No, that ‘Hadestown’ song isn’t really about Donald Trump
NEW YORK — It is one of the most striking and memorable moments in “Hadestown”, Anais Mitchell’s multi-Tony Award-nominated retelling of the myth of Orpheus and Eurydice, when Hades sings, “Why do we build the wall, my children?”
“We build the wall to keep us free,” his followers responded in the underworld. “How does the wall keep us free?” he asked. “The wall keeps out the enemy,” they replied.
Every night, “you can just feel the shiver go through the audience,” director Rachel Chavkin said. And it is not just because of actor Patrick Page’s chillingly deep bass vocals. It is because many theatergoers assume the song called “Why We Build the Wall”, is a very modern, very political reference to President Donald Trump and his southern border wall.
Actually, it is not. Singer-songwriter Mitchell wrote the song way back in 2006, a full decade before Trump was elected. She said that it has held different meanings to different audiences during the long journey of “Hadestown” from community theater project to concept album to off-Broadway show to Tony favorite, with a whopping 14 nods.
Uncharacteristically for her, Mitchell stated that she wrote the song very fast. It was one of the first numbers she wrote for “Hadestown” and quickly became a favorite at the small venues in rural Vermont where she performed.
“It became the song everybody wanted me to play,” she said. “I think it was speaking to people partly because it’s so simple, someone said it is like ‘The Twelve Days of Christmas,’ because it circles back on itself. It is easy to remember.”
Since her show is based on a myth, Mitchell intended the song to be “mythical, metaphoric, archetypal.” But she was thinking of walls, too, like the Berlin Wall and Great Wall of China, and even gated communities.
In “Hadestown” which places the well-known Greek myth in a New Orleans jazz setting, Hades is actually a steel tycoon, handsome and nattily dressed in a three-piece suit. His walled-off underworld is a company town, where employees engage in mindless, soul-corroding labor in exchange for economic security. The enemy? Poverty and hunger.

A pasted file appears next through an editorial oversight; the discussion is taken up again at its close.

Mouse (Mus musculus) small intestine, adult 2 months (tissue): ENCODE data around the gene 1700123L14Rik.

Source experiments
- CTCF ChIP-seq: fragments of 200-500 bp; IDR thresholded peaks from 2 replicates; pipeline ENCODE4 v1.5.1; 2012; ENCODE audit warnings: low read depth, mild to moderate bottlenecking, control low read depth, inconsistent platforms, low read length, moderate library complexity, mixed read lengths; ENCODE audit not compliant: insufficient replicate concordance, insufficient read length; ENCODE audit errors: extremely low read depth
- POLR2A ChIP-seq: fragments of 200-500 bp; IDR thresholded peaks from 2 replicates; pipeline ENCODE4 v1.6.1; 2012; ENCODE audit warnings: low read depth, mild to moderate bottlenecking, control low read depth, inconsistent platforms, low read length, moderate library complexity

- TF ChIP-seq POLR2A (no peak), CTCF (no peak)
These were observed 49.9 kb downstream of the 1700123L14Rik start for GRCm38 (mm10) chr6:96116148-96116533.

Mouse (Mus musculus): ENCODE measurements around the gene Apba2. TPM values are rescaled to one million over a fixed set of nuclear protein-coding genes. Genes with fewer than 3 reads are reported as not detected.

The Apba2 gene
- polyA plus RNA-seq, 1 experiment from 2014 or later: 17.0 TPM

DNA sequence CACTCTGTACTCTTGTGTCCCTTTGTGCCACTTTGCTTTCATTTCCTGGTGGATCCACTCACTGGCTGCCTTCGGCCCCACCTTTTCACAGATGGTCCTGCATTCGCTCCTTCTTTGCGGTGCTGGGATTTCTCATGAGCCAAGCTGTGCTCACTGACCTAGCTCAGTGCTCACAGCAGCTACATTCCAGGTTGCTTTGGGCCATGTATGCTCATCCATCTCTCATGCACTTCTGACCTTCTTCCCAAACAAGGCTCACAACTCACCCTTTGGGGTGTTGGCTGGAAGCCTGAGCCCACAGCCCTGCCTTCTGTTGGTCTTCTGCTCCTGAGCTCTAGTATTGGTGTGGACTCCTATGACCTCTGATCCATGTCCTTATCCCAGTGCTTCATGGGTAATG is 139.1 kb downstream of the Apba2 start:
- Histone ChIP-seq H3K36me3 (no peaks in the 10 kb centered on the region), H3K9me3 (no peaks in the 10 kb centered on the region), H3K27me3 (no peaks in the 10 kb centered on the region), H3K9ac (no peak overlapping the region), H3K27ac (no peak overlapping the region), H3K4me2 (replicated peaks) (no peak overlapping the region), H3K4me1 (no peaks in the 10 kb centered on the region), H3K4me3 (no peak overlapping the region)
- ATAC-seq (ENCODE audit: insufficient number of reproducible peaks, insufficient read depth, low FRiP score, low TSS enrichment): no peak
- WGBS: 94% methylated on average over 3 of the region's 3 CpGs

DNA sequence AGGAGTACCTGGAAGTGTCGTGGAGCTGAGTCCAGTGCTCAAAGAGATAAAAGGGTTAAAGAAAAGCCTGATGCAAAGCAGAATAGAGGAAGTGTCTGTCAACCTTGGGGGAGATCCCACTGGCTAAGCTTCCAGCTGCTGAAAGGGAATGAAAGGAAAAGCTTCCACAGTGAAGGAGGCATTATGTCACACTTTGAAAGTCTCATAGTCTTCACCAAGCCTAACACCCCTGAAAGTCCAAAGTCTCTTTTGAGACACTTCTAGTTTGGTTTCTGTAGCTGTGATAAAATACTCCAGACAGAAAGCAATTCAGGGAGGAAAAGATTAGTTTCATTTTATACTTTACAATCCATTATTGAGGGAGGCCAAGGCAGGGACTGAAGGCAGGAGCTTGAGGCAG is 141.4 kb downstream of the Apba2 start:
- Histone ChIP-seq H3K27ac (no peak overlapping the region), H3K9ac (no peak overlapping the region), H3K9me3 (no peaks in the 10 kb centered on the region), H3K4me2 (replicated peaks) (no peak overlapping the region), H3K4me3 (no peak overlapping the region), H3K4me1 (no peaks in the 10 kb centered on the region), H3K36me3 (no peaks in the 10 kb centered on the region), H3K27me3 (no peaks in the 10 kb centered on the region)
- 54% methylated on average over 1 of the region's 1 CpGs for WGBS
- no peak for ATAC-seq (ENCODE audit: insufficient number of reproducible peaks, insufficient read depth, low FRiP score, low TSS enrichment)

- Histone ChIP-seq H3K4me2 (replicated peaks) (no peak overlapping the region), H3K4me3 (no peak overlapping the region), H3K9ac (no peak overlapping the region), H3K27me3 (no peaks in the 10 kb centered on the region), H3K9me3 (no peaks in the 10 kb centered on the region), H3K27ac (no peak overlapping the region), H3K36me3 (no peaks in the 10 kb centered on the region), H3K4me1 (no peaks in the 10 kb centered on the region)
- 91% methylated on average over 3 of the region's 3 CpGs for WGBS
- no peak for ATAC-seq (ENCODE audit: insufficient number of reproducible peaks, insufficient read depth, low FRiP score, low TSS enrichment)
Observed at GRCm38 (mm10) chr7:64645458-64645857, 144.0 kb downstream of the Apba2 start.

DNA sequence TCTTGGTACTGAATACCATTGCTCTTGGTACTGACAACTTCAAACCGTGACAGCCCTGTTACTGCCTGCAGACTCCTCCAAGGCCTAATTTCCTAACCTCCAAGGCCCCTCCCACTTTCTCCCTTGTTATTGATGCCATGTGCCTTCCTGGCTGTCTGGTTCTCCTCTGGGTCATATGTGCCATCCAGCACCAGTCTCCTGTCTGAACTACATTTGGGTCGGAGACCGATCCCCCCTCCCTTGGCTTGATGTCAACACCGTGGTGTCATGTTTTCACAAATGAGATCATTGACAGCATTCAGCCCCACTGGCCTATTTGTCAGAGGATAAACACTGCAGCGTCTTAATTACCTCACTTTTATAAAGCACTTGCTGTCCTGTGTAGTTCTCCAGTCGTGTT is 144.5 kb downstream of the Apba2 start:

But the song took on a sudden new meaning when Trump became a candidate and started touting at rallies his proposed border wall with Mexico.
“It is just so uncanny the way it got tapped into this administration, especially in 2016, when Trump was a candidate,” Mitchell recalled. “The song IS a rally, there is call-and-response going on which felt so uncannily connected to what was happening at those rallies.”
In fact, the coincidence made the show’s creative team wrestle over whether they should make the connection even more obvious.
“We were thinking, ‘Wow, should we be tailoring the show in some way to speak more directly to the current moment politically?'” she stated. They ultimately decided against it because the image of a leader invoking a wall was “much older and bigger” than one modern election.
But though the show itself stayed away from presidential politics, Mitchell herself wrote in a Huffington Post essay just before Election Day that although any resemblance with Trump was coincidental, “we all know the underworld boss/king archetype when we see it. Let us not elect him president.”
The show played at Edmonton, Canada, and then the National Theatre in London before finally getting its Broadway gig.
“In each spot, audience reaction to the song felt a little different,” Page said, a Broadway veteran nominated for his first Tony for “Hadestown”.
Page felt a more sober, serious audience reaction to the song during its Canada run in late 2017 when Trump was already president.
Then in Great Britain, Page said, “That was different too because they are going through their own kind of virtual wall with Brexit.” He described it as being “about walling the country off from the rest of the world.”
Mitchell believed that part of the power of “Why We Build the Wall” is due not only to Page’s “terrifying” delivery, which almost resembles a growl but to Chavkin’s stark staging.
“There is not a lot of motion onstage,” she noted. “There is nowhere to hide, nowhere to distract your eye.”
It is not only “Why We Build the Wall” that evokes contemporary parallels. Mitchell said that “Hey Little Songbird”, sung by Hades to lure Eurydice, essentially a sexual transaction, took on creepier resonance for her in light of the #MeToo movement, which erupted in late 2017.
“I realized that if you are dealing with mythic archetypes, those things are going to come around again and again, for better or worse,” Mitchell said. “I’m so grateful for the ways in which this story, as ancient as it is, has kept unfolding.” HM/JB
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